Investors across the globe are increasingly worried about the state of the world’s second-largest economy after the United States, China. According to legendary investor George Soros, the slowdown in gross domestic product (GDP) growth coupled with rising credit levels has become so unmanageable that China’s economy resembles the pre-crisis economy of the United States. The nation's economy grew 6.5% year-over-year in the third quarter of 2018, which is the lowest growth rate since 2009 and reflects a growing trade war with the United States.

Accelerating Credit Growth

Wei Yao and Claire Huang of Societe Generale S.A. (EPA: GLE) consider that much of the growth in China's economy is due to credit expansion. In an attempt to shift from an investment-based to a consumption-based economy and buck the 25-year trend of slowing economic growth, the Chinese government has taken on an accommodative monetary policy. From 2008 to 2018, China’s overall debt jumped from 164 to 300% of GDP. In an attempt to alleviate its supply of debt, China has tried to increase demand by easing restrictions on market entrance for foreign investors but has had little success. According to Credit Suisse Group AG (NYSE:CS), more accessible bond markets should increase foreign investor demand; however, recent data shows investors are not that interested in Chinese bonds.

Overvalued Currency

In addition to its credit woes, China is also facing a possible currency crisis. Through excessive debt creation and money printing, the People’s Bank of China (PBOC) has created the largest money supply and total banking system assets of any country. Thanks to an unprecedented and aggressively accommodative monetary policy, China’s total banking system assets stand at $39.9 trillion as of 2017, increasing by over 200% over the past seven years. These factors have helped create an absurdly overvalued yuan, which has propelled China’s M2 money supply to a 75% greater value than the entire U.S. M2, despite China’s GDP being more than 50% smaller than that of the United States. Perhaps even more concerning is China’s M3 money supply known as total social financing (TSF). TSF in 2017 increased by 1.6 trillion yuan year on year to 19.4 trillion yuan, which indicates that debt growth is accelerating via China’s shadow banking system. Some analysts suggest that the PBOC may have to worry about a negative credit impulse, which would further weaken the Purchasing Managers’ Index (PMI) and investment growth.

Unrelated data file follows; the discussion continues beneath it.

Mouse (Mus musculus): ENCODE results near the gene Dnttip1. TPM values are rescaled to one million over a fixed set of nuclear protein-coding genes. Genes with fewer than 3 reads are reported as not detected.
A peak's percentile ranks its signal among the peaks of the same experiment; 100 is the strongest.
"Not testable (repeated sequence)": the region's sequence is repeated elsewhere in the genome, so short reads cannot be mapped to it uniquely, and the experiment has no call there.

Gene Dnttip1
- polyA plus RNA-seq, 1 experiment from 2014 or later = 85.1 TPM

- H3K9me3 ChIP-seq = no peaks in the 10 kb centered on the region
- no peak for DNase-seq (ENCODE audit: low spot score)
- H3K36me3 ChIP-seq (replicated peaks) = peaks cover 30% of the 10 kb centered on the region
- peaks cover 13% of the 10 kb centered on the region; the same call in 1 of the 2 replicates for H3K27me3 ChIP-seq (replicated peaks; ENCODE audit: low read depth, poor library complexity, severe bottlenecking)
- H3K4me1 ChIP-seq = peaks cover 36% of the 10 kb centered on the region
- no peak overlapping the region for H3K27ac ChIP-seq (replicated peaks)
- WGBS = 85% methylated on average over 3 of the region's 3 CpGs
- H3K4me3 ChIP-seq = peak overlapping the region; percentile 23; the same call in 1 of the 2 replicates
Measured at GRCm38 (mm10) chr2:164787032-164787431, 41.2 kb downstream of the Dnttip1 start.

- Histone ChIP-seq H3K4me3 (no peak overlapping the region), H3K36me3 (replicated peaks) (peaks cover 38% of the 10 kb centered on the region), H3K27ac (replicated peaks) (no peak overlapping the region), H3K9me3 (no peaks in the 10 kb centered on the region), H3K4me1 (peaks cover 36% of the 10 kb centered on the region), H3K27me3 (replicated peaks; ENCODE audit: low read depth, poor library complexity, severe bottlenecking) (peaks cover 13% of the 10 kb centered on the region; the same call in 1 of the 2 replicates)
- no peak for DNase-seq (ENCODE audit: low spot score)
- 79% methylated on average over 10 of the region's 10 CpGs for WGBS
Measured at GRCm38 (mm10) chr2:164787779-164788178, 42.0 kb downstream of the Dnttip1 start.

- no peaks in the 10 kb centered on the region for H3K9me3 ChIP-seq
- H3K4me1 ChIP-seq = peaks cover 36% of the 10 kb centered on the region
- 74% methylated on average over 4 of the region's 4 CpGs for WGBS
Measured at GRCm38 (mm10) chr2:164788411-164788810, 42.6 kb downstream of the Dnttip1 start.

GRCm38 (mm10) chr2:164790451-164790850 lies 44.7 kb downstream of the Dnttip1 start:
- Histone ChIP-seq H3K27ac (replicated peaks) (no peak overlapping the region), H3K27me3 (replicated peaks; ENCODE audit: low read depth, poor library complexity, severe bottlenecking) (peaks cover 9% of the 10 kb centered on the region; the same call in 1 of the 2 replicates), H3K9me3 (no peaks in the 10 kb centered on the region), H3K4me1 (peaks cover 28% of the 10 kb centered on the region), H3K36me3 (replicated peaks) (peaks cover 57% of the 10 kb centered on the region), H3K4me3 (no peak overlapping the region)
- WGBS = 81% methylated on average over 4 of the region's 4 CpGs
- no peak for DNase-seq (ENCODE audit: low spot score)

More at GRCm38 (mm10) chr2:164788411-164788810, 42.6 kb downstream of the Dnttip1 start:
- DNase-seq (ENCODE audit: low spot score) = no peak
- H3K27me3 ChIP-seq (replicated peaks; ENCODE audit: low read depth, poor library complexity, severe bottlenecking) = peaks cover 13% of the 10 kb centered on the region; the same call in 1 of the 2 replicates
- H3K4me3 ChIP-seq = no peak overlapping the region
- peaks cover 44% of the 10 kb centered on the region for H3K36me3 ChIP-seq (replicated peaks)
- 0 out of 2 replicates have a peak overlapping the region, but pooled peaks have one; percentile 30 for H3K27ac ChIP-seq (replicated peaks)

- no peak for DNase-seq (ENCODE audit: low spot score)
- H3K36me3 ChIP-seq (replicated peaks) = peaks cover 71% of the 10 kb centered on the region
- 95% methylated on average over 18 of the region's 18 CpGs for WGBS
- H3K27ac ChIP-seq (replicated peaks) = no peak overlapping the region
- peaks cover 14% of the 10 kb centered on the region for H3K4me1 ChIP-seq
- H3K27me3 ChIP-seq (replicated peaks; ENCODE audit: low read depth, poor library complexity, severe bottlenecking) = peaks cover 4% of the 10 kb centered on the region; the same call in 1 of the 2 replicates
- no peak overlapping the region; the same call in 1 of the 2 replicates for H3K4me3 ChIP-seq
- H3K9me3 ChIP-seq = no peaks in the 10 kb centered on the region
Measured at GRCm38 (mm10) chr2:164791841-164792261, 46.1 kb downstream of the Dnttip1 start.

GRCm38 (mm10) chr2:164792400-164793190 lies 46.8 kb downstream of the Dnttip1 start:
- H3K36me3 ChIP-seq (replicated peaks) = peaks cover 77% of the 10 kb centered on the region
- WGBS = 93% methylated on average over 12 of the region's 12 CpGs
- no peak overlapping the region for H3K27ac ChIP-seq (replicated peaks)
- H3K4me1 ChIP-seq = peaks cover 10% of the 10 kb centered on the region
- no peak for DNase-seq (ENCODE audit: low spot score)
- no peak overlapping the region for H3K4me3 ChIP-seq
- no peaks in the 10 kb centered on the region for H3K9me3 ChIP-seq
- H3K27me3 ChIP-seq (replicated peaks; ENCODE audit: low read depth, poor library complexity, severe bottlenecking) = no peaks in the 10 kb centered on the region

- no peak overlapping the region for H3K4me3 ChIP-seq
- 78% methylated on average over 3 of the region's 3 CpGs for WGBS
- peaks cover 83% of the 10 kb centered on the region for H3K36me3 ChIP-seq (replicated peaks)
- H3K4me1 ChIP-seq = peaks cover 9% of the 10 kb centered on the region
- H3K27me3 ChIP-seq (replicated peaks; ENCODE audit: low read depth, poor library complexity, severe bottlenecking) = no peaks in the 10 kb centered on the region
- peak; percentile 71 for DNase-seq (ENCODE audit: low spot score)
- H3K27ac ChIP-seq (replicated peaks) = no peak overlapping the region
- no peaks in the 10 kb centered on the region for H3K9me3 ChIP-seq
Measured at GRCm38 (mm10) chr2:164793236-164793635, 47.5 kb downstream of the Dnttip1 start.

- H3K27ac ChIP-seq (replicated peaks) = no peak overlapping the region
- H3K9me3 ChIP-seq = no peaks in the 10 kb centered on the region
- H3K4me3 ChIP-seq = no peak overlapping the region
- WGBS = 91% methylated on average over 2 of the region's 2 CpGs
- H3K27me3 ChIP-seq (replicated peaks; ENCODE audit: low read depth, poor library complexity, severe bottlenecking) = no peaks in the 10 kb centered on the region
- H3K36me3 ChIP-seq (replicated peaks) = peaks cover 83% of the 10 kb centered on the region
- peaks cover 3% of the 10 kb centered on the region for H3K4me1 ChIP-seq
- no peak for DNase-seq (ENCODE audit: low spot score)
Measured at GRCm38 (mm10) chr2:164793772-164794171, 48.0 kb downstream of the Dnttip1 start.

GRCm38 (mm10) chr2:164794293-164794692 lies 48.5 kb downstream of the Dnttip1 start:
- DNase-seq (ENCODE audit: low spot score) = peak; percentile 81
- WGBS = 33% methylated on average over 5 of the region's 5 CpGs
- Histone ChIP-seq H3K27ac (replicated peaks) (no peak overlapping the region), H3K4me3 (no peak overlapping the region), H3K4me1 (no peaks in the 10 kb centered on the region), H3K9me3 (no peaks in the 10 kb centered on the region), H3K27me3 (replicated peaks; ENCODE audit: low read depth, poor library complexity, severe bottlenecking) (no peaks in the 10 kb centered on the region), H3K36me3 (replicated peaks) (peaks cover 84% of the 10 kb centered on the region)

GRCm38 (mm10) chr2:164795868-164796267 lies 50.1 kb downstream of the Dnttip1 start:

Frothy Real Estate Market

After the $3.2 trillion lost during China’s stock market crash in 2015, the PBOC wants to encourage potential equity investors. Compared to Americans, the Chinese have historically invested more of their capital in real estate than in the financial markets. The latest stock market crash reinforced that trend as Chinese direct investment in the United States hit a record $15.7 billion in 2015. From June 2015 through the end of 2017, the 100 City Price Index, published by SouFun Holdings Ltd., increased by over 30% to close to $202 per square foot. To put this in perspective, according to Bloomberg, "this is almost 40% higher than the median price per square foot in the United States, where per-capita income is 700% percent higher than in China." 

The housing data indicate that some of the Chinese are building real estate for growth. Moreover, some investors are putting their resources in other countries, such as Australia, where the demand for housing has helped increase the household debt-to-income ratio to almost 200%.

Bottom Line

China’s economic situation is difficult to assess. While China has made steps toward a more transparent financial sector, there is still a tradition of cooking the books. Chinese stocks typically sell at discounts of at least 10 to 20% of their American counterparts, and this implies that China’s economy is underperforming compared to government reports. Analysts question to what extent the data are being manipulated. As China's bad debt reaches a decade high, China is struggling to manage its credit situation. In 2018, the China Banking and Insurance Regulatory Commission reported a nonperforming loan ratio of 1.9%, while Charlene Chu of Autonomous Research believes that number is closer to 25%.